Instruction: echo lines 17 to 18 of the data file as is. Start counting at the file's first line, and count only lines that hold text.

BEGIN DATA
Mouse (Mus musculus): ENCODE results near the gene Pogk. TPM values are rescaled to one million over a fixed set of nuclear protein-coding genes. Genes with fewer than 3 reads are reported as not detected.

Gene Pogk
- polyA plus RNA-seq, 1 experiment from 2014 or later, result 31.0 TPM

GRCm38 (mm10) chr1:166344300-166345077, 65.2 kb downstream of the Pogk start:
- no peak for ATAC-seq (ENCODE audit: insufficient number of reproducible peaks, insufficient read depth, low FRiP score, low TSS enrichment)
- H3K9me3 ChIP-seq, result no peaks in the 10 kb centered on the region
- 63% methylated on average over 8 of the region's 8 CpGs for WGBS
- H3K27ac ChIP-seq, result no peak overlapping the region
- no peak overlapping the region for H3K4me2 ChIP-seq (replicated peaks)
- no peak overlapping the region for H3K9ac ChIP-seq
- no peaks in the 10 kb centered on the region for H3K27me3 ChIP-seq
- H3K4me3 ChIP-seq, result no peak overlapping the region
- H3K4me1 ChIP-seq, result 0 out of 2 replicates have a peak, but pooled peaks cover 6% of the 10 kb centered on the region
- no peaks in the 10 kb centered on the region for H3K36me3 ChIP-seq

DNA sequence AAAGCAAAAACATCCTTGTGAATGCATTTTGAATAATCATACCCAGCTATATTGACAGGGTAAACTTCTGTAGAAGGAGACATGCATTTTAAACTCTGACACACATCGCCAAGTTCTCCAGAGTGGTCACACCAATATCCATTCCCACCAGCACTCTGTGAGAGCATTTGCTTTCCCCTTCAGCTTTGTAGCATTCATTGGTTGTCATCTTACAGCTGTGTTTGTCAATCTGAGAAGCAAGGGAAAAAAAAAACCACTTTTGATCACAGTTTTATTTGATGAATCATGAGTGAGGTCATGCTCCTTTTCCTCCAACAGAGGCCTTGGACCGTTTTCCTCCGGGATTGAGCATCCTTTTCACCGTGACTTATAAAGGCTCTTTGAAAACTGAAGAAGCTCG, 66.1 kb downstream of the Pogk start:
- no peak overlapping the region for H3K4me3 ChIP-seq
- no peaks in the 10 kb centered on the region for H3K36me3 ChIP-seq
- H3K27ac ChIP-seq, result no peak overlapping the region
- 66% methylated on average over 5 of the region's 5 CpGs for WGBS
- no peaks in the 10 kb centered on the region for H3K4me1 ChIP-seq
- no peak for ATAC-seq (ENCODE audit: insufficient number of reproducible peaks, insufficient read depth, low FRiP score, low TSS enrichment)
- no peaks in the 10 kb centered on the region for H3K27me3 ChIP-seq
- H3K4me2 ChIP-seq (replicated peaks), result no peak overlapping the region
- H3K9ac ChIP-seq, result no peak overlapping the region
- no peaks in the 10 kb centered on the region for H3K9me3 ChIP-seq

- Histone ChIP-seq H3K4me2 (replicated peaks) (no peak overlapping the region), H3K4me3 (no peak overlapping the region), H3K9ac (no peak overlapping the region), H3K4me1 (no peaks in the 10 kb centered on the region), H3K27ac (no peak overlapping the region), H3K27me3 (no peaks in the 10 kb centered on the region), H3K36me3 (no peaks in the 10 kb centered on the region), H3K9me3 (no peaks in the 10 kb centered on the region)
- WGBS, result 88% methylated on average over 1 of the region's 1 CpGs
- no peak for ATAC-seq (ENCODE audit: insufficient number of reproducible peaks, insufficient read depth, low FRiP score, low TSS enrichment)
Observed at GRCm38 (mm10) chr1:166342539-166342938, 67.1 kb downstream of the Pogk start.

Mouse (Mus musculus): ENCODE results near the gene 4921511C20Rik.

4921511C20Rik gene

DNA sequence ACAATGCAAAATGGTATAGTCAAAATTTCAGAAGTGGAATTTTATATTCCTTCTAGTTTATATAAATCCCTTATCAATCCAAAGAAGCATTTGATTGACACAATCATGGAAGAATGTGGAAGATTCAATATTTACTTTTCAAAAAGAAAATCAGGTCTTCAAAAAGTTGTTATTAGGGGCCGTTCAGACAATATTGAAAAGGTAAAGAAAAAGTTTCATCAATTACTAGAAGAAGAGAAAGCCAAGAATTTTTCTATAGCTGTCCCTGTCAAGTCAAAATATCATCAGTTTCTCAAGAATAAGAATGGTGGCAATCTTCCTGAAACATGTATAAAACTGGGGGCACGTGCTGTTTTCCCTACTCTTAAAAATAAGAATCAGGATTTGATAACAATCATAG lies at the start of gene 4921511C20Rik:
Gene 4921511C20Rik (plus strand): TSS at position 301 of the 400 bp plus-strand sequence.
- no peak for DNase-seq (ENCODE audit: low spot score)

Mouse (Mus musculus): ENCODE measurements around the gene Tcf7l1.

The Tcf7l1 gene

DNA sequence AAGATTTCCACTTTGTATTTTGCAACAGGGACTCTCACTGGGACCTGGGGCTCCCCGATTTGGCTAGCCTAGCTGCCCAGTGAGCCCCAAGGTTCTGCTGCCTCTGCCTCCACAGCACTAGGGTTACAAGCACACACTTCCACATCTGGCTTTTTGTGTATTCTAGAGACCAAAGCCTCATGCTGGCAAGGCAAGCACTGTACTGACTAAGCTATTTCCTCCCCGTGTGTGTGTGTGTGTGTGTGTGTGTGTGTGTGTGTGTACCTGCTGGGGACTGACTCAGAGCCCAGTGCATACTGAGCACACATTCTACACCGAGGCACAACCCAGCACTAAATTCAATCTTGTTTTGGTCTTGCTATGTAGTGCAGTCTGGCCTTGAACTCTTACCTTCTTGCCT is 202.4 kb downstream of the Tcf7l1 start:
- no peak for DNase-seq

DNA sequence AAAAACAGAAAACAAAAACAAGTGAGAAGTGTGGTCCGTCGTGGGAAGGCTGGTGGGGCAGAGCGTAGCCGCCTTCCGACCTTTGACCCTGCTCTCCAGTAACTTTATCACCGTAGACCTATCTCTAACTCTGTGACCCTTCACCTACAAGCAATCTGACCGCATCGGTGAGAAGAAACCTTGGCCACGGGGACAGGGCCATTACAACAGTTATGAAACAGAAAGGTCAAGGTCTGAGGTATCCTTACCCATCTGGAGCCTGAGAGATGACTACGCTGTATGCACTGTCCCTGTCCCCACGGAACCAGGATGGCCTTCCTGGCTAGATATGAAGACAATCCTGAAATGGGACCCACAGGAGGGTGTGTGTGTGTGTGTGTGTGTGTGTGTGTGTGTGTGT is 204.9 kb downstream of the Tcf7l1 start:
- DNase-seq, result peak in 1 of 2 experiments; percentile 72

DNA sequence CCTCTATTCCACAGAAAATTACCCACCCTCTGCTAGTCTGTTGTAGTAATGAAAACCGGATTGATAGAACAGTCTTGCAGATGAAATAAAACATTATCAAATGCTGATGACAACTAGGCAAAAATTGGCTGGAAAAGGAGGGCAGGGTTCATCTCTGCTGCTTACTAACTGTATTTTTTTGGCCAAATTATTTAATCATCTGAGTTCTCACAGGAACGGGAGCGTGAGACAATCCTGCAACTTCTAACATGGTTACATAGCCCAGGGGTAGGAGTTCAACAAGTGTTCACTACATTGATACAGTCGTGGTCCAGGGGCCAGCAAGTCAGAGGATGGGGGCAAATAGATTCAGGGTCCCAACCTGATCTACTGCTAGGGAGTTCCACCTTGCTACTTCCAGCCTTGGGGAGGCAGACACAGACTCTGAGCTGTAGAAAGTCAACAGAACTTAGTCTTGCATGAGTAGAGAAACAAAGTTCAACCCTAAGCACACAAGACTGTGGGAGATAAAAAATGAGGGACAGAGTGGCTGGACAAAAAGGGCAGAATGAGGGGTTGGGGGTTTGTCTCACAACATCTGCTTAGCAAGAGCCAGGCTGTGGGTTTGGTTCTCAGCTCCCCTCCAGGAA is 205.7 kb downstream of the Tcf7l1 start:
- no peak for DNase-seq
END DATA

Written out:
- no peaks in the 10 kb centered on the region for H3K36me3 ChIP-seq
- H3K27ac ChIP-seq, result no peak overlapping the region